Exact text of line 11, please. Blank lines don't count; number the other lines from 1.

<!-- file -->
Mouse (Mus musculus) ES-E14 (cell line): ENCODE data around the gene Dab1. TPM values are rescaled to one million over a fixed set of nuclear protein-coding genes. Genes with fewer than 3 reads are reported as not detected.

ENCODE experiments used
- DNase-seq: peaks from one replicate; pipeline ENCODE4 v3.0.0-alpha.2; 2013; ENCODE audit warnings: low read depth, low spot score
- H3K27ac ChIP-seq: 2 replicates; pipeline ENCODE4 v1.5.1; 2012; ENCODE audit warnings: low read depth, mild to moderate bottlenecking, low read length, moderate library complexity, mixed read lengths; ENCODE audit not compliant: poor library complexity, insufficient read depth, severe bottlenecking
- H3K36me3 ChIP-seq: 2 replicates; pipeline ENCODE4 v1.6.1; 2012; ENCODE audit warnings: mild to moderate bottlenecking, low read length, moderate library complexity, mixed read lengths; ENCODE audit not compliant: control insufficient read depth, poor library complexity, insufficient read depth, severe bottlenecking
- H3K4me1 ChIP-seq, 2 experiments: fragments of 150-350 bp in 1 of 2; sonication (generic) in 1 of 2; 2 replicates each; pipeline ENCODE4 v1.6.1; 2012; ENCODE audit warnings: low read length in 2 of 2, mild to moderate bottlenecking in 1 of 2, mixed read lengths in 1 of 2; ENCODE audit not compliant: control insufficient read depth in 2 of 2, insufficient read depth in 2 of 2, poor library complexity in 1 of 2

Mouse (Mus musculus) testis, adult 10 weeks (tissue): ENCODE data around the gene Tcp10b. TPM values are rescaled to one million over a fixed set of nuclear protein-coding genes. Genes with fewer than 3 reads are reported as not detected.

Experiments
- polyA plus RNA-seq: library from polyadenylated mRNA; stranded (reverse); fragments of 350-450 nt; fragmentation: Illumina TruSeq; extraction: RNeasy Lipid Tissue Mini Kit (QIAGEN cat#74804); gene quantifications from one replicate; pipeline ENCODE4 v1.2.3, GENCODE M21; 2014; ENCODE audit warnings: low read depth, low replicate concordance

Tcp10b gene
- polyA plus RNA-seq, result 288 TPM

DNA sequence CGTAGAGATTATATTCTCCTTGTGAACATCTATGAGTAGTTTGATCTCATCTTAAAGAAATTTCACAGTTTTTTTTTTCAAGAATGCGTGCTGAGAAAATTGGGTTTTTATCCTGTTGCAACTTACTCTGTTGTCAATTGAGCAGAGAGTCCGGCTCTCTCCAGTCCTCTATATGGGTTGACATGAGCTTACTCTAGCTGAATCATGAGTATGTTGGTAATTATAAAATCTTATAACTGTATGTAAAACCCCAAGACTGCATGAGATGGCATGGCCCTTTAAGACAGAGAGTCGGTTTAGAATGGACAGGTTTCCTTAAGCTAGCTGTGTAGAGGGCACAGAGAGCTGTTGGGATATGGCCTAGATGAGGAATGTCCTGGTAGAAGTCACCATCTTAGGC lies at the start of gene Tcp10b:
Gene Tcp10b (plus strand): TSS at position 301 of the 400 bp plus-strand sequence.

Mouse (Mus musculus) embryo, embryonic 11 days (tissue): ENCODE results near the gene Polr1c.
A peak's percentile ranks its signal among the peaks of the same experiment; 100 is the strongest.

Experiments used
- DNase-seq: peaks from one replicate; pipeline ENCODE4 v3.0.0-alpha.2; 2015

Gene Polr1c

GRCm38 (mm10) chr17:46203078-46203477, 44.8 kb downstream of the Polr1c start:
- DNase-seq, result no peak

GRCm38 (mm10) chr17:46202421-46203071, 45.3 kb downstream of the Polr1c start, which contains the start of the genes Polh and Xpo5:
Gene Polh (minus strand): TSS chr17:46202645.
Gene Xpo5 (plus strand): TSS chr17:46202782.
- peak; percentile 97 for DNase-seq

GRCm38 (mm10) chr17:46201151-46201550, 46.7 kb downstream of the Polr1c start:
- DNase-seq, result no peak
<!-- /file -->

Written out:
- polyA plus RNA-seq, result 288 TPM